In the wake of the NCAA’s release of the results of its external review, many have called on the NCAA to end its investigation of Miami and essentially settle the case. There are a lot of reasons to recommend this course of action.
- Miami has already self-imposed penalties.
- The NCAA would be exposing itself to a tough lawsuit if it imposes significant penalties.
- The case has gone on long enough and everyone is sick of it.
The NCAA has a mechanism for a settlement, known as summary disposition.
In summary disposition, the enforcement staff and the institution agree to a set of findings and penalties, which are then presented to the Committee on Infractions who can reject the whole thing, accept the whole thing, or accept the findings and order a hearing to determine penalties. Involved individuals do not have to participate, but can as well.
With this available and self-imposed penalties already taken, it would seem like the NCAA should take the easy way out and just settle the case right? But that is unlikely to happen because of a number of factors involved in a case this large and this complex, which has had this many twists and turns.
In Miami president Donna Shalala’s statement following the release of the NCAA’s report, she very quickly pointed to the university’s self-imposed sanctions:
Where the evidence of NCAA violations has been substantiated, we have self-imposed appropriate sanctions, including unilaterally eliminating once-in-a-lifetime opportunities for our students and coaches over the past two years, and disciplining and withholding players from competition.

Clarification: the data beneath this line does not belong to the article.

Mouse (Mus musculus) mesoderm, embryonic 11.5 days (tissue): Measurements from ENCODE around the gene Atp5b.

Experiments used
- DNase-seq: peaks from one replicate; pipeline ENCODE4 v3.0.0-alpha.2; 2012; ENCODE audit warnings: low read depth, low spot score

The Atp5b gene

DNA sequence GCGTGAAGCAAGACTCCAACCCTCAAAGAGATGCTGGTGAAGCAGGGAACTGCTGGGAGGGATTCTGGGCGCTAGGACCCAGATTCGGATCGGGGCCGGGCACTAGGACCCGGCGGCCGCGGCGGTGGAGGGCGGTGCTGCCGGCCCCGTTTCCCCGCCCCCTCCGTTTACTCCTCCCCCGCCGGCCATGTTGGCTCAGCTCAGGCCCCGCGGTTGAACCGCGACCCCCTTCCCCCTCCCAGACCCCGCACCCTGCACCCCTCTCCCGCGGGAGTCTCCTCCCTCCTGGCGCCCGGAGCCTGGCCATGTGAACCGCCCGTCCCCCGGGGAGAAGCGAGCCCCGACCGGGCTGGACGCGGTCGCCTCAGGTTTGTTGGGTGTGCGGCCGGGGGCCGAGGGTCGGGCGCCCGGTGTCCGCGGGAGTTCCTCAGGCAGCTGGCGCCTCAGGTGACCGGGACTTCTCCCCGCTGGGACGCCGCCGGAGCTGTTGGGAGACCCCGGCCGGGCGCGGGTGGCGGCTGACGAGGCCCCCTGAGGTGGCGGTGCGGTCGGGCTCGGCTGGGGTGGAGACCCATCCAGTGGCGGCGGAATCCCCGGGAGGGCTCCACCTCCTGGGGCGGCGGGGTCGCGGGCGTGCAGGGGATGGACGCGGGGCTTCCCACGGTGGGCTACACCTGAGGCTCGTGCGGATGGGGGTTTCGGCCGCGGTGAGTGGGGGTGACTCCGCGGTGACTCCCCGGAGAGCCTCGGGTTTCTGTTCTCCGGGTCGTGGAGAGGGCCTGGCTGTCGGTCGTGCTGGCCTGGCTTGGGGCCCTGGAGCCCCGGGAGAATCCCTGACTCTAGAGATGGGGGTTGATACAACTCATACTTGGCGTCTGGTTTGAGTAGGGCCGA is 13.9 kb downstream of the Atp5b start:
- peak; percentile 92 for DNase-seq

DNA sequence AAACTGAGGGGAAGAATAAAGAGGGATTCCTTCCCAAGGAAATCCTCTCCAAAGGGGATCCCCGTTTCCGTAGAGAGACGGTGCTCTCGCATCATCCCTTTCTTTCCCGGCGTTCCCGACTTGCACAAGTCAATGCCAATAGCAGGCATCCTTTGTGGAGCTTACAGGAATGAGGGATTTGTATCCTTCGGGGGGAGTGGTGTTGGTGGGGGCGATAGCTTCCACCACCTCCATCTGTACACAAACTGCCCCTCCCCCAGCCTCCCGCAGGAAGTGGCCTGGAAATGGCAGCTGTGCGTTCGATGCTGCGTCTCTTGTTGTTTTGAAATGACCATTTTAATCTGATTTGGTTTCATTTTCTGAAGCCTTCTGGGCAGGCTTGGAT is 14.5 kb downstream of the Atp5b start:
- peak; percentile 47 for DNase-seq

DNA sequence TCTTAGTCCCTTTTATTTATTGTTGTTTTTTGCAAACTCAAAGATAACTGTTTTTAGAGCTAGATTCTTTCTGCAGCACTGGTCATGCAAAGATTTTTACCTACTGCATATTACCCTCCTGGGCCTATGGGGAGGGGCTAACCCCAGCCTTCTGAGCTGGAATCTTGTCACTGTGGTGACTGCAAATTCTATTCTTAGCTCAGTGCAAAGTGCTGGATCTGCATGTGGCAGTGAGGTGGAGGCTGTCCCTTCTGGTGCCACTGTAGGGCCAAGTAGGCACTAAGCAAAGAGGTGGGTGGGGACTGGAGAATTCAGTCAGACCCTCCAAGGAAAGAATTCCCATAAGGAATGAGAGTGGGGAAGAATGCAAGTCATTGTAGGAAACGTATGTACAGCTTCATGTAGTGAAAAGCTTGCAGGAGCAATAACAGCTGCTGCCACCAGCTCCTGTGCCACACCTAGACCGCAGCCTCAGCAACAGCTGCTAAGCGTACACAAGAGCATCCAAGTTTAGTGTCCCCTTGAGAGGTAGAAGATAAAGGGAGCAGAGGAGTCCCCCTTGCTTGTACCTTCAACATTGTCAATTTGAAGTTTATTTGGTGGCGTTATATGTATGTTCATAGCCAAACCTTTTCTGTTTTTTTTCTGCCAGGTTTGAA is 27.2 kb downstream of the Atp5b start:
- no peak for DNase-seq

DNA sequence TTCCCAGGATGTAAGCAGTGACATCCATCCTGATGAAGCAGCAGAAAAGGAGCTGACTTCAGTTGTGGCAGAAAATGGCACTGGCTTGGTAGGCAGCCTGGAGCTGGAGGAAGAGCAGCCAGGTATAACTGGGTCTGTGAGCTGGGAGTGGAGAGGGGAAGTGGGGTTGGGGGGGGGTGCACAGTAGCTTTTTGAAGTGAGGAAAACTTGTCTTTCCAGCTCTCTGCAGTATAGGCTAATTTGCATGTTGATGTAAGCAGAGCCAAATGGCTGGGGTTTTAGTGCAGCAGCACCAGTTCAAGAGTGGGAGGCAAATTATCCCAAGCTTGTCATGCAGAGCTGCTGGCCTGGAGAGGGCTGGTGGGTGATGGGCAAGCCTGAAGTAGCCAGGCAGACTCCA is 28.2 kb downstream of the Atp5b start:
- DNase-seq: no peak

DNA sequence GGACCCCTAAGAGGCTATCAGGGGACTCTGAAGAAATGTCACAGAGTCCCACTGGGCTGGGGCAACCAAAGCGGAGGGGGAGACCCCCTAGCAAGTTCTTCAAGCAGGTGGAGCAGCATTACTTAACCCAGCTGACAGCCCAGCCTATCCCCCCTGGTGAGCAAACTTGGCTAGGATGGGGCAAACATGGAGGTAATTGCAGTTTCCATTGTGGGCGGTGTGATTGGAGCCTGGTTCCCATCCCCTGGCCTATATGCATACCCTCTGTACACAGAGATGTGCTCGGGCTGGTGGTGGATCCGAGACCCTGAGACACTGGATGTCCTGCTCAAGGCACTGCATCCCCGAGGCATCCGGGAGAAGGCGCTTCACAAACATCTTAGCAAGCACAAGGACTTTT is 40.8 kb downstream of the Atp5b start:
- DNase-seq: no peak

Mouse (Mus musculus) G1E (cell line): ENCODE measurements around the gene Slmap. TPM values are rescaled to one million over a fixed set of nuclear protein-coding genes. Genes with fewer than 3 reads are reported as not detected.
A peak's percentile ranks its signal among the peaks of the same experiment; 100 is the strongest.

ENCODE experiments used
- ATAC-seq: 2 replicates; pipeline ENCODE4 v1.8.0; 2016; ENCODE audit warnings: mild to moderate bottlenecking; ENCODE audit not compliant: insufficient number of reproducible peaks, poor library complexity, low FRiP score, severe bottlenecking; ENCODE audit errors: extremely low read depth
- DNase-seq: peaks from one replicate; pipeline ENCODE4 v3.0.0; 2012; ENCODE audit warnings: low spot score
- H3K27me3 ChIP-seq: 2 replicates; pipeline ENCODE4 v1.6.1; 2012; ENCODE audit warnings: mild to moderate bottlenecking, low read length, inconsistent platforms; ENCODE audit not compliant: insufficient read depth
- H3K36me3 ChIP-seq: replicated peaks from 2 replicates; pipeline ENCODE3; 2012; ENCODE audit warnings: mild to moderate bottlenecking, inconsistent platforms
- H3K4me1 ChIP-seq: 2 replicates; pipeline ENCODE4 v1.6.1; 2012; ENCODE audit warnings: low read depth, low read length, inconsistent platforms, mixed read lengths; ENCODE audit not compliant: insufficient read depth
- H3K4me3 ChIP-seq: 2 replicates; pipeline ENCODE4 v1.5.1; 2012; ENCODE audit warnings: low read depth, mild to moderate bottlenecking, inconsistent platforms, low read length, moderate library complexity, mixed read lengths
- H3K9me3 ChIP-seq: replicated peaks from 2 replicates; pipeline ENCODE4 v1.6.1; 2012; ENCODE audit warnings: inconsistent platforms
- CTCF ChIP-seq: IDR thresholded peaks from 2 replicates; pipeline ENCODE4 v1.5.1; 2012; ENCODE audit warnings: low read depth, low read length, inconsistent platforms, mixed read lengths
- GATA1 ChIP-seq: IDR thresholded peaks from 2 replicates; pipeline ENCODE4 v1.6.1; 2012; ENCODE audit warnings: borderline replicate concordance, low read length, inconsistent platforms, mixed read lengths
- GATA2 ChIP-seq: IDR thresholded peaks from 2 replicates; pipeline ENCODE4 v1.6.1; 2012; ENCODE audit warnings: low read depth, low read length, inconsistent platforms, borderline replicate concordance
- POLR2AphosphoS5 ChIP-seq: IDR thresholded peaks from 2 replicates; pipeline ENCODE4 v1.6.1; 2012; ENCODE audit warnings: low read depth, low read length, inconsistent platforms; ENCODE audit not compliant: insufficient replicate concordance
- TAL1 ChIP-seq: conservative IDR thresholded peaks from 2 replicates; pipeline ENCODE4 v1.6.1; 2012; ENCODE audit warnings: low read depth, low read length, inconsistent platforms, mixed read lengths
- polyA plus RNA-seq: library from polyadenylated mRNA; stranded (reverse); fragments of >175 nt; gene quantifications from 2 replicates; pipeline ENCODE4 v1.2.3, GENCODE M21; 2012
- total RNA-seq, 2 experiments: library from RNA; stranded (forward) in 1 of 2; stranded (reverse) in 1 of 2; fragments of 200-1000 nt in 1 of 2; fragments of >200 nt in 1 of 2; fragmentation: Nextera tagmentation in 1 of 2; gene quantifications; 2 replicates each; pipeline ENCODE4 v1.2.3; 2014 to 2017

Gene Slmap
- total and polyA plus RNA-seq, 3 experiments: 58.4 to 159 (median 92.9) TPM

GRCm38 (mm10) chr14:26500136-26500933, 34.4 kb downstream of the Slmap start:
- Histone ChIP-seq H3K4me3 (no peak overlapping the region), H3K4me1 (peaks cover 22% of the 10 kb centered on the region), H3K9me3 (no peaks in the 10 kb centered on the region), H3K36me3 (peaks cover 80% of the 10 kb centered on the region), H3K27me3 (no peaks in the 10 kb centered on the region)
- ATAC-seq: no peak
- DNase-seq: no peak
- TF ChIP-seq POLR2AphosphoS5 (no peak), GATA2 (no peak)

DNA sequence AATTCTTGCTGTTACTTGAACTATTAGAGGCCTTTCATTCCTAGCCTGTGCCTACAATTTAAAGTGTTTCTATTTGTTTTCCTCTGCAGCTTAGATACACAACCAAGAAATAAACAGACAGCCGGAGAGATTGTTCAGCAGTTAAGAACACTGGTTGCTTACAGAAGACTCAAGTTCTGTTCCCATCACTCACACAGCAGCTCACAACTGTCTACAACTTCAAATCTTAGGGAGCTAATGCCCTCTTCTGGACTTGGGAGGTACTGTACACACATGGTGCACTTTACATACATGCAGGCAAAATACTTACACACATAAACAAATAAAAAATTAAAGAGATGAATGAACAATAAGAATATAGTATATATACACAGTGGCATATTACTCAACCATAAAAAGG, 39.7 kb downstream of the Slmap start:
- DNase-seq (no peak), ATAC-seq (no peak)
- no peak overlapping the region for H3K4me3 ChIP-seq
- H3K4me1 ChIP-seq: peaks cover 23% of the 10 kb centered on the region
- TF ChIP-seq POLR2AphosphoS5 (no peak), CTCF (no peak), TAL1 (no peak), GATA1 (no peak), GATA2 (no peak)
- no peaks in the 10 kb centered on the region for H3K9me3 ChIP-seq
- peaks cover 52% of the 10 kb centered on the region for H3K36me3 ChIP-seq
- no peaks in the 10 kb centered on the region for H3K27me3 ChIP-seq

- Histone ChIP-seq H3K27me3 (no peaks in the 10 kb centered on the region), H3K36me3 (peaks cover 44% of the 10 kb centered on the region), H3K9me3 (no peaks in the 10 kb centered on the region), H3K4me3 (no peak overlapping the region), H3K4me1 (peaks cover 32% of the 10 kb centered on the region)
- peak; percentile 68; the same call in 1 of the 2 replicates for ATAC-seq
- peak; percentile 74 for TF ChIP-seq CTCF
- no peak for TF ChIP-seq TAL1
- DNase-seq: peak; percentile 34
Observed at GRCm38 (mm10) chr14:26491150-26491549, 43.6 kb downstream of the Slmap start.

Miami has also self-imposed the loss of an unpublished number of scholarships as well. But missing from those penalties are any against the basketball program. Miami declared ineligible and had reinstated a number of men’s basketball players, but never imposed any penalty against the basketball program itself, like a loss of scholarships or a postseason ban.
With no self-imposed penalties so far in basketball beyond eligibility issues, that will be a significant stumbling block to a settlement. Especially because one of the more explosive allegations in the original Yahoo! report, that an assistant coach requested and received $10,000 from Nevin Shaprio to obtain the commitment of DeQuan Jones (the money was later returned to Shapiro) involved Sean Allen. Allen was one of two principles in the story that the NCAA impermissibly deposed and whose testimony has been thrown out.
Without knowing which interviews had to be thrown out and with no indications from Miami, we cannot know whether the NCAA has anything on the basketball program at all. In addition, we also do not know what allegtions might have been touched on in the now-tossed depositions and interviews, but might have been corroborated through other permissible means. Those allegations are likely to be the source of the greatest controversy and potential liability for the NCAA.